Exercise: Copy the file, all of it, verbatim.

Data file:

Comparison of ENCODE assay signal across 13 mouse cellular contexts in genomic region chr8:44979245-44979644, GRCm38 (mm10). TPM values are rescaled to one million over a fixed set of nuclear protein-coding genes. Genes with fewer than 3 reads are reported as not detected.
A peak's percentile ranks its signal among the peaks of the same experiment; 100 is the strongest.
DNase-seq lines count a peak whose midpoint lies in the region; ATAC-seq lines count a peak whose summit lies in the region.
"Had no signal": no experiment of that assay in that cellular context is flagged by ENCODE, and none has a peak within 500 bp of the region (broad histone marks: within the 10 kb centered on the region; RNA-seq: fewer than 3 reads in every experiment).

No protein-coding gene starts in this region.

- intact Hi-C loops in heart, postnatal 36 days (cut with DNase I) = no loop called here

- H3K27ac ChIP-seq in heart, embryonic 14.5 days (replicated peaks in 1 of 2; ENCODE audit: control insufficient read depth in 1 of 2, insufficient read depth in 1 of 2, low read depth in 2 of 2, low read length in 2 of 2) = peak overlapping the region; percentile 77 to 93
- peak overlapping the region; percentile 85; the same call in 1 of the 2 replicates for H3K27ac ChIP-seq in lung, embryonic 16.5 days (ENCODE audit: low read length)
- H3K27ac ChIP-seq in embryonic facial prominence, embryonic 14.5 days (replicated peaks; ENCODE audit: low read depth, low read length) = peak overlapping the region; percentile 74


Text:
Comparison of ENCODE assay signal across 13 mouse cellular contexts in genomic region chr8:44979245-44979644, GRCm38 (mm10). TPM values are rescaled to one million over a fixed set of nuclear protein-coding genes. Genes with fewer than 3 reads are reported as not detected.
A peak's percentile ranks its signal among the peaks of the same experiment; 100 is the strongest.
DNase-seq lines count a peak whose midpoint lies in the region; ATAC-seq lines count a peak whose summit lies in the region.
"Had no signal": no experiment of that assay in that cellular context is flagged by ENCODE, and none has a peak within 500 bp of the region (broad histone marks: within the 10 kb centered on the region; RNA-seq: fewer than 3 reads in every experiment).

No protein-coding gene starts in this region.

- intact Hi-C loops in heart, postnatal 36 days (cut with DNase I) = no loop called here

- H3K27ac ChIP-seq in heart, embryonic 14.5 days (replicated peaks in 1 of 2; ENCODE audit: control insufficient read depth in 1 of 2, insufficient read depth in 1 of 2, low read depth in 2 of 2, low read length in 2 of 2) = peak overlapping the region; percentile 77 to 93
- peak overlapping the region; percentile 85; the same call in 1 of the 2 replicates for H3K27ac ChIP-seq in lung, embryonic 16.5 days (ENCODE audit: low read length)
- H3K27ac ChIP-seq in embryonic facial prominence, embryonic 14.5 days (replicated peaks; ENCODE audit: low read depth, low read length) = peak overlapping the region; percentile 74